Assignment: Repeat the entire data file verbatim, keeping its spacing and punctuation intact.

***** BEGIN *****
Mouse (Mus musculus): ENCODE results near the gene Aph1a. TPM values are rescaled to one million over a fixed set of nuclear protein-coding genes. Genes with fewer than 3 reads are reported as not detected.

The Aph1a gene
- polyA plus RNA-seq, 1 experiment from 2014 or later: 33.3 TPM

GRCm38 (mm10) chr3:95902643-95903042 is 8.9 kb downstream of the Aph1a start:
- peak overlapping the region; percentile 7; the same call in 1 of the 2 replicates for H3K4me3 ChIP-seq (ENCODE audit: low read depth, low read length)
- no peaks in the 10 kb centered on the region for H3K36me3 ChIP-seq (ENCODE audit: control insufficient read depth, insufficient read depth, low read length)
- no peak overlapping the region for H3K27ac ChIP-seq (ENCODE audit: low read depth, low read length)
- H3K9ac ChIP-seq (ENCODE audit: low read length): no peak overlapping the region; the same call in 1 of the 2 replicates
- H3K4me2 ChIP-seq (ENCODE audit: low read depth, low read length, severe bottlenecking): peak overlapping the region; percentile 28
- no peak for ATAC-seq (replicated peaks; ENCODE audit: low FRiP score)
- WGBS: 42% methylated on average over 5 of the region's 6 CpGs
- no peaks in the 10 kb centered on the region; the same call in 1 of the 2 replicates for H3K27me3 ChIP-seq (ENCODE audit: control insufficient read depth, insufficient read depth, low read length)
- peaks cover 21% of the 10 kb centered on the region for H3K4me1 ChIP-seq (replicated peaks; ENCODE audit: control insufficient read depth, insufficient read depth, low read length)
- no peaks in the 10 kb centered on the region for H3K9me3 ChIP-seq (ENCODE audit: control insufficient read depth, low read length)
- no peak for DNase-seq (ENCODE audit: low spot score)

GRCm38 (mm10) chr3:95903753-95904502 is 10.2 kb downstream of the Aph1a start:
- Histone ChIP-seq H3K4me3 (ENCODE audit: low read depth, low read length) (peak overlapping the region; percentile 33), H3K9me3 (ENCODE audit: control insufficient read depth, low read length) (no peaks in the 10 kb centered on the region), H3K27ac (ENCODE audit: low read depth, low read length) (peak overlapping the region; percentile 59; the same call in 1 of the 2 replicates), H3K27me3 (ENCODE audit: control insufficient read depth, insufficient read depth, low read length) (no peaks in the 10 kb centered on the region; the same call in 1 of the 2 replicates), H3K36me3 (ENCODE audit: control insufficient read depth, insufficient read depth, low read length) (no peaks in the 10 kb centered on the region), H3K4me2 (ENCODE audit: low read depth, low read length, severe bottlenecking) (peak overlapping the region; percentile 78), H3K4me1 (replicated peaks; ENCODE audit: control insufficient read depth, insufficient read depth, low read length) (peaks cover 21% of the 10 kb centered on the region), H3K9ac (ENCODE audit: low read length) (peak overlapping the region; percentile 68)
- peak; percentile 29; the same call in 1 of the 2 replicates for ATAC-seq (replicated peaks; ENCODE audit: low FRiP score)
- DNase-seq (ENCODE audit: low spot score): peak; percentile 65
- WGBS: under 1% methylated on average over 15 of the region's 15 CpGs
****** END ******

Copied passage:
Mouse (Mus musculus): ENCODE results near the gene Aph1a. TPM values are rescaled to one million over a fixed set of nuclear protein-coding genes. Genes with fewer than 3 reads are reported as not detected.

The Aph1a gene
- polyA plus RNA-seq, 1 experiment from 2014 or later: 33.3 TPM

GRCm38 (mm10) chr3:95902643-95903042 is 8.9 kb downstream of the Aph1a start:
- peak overlapping the region; percentile 7; the same call in 1 of the 2 replicates for H3K4me3 ChIP-seq (ENCODE audit: low read depth, low read length)
- no peaks in the 10 kb centered on the region for H3K36me3 ChIP-seq (ENCODE audit: control insufficient read depth, insufficient read depth, low read length)
- no peak overlapping the region for H3K27ac ChIP-seq (ENCODE audit: low read depth, low read length)
- H3K9ac ChIP-seq (ENCODE audit: low read length): no peak overlapping the region; the same call in 1 of the 2 replicates
- H3K4me2 ChIP-seq (ENCODE audit: low read depth, low read length, severe bottlenecking): peak overlapping the region; percentile 28
- no peak for ATAC-seq (replicated peaks; ENCODE audit: low FRiP score)
- WGBS: 42% methylated on average over 5 of the region's 6 CpGs
- no peaks in the 10 kb centered on the region; the same call in 1 of the 2 replicates for H3K27me3 ChIP-seq (ENCODE audit: control insufficient read depth, insufficient read depth, low read length)
- peaks cover 21% of the 10 kb centered on the region for H3K4me1 ChIP-seq (replicated peaks; ENCODE audit: control insufficient read depth, insufficient read depth, low read length)
- no peaks in the 10 kb centered on the region for H3K9me3 ChIP-seq (ENCODE audit: control insufficient read depth, low read length)
- no peak for DNase-seq (ENCODE audit: low spot score)

GRCm38 (mm10) chr3:95903753-95904502 is 10.2 kb downstream of the Aph1a start:
- Histone ChIP-seq H3K4me3 (ENCODE audit: low read depth, low read length) (peak overlapping the region; percentile 33), H3K9me3 (ENCODE audit: control insufficient read depth, low read length) (no peaks in the 10 kb centered on the region), H3K27ac (ENCODE audit: low read depth, low read length) (peak overlapping the region; percentile 59; the same call in 1 of the 2 replicates), H3K27me3 (ENCODE audit: control insufficient read depth, insufficient read depth, low read length) (no peaks in the 10 kb centered on the region; the same call in 1 of the 2 replicates), H3K36me3 (ENCODE audit: control insufficient read depth, insufficient read depth, low read length) (no peaks in the 10 kb centered on the region), H3K4me2 (ENCODE audit: low read depth, low read length, severe bottlenecking) (peak overlapping the region; percentile 78), H3K4me1 (replicated peaks; ENCODE audit: control insufficient read depth, insufficient read depth, low read length) (peaks cover 21% of the 10 kb centered on the region), H3K9ac (ENCODE audit: low read length) (peak overlapping the region; percentile 68)
- peak; percentile 29; the same call in 1 of the 2 replicates for ATAC-seq (replicated peaks; ENCODE audit: low FRiP score)
- DNase-seq (ENCODE audit: low spot score): peak; percentile 65
- WGBS: under 1% methylated on average over 15 of the region's 15 CpGs